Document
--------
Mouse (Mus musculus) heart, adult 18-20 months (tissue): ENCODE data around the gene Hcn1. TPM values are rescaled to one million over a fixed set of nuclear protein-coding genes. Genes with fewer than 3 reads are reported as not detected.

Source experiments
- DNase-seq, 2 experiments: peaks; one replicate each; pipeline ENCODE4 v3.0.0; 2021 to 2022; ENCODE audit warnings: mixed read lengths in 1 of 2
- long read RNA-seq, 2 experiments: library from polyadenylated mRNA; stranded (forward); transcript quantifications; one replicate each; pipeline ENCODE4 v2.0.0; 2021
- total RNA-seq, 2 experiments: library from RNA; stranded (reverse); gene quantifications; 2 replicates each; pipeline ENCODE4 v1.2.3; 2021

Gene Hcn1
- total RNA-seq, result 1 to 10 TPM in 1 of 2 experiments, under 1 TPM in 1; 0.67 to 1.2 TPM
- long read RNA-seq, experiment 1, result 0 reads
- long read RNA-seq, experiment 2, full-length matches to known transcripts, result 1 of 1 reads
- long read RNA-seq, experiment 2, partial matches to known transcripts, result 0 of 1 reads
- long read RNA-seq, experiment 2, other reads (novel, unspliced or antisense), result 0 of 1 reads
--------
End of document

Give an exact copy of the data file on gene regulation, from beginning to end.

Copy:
Mouse (Mus musculus) heart, adult 18-20 months (tissue): ENCODE data around the gene Hcn1. TPM values are rescaled to one million over a fixed set of nuclear protein-coding genes. Genes with fewer than 3 reads are reported as not detected.

Source experiments
- DNase-seq, 2 experiments: peaks; one replicate each; pipeline ENCODE4 v3.0.0; 2021 to 2022; ENCODE audit warnings: mixed read lengths in 1 of 2
- long read RNA-seq, 2 experiments: library from polyadenylated mRNA; stranded (forward); transcript quantifications; one replicate each; pipeline ENCODE4 v2.0.0; 2021
- total RNA-seq, 2 experiments: library from RNA; stranded (reverse); gene quantifications; 2 replicates each; pipeline ENCODE4 v1.2.3; 2021

Gene Hcn1
- total RNA-seq, result 1 to 10 TPM in 1 of 2 experiments, under 1 TPM in 1; 0.67 to 1.2 TPM
- long read RNA-seq, experiment 1, result 0 reads
- long read RNA-seq, experiment 2, full-length matches to known transcripts, result 1 of 1 reads
- long read RNA-seq, experiment 2, partial matches to known transcripts, result 0 of 1 reads
- long read RNA-seq, experiment 2, other reads (novel, unspliced or antisense), result 0 of 1 reads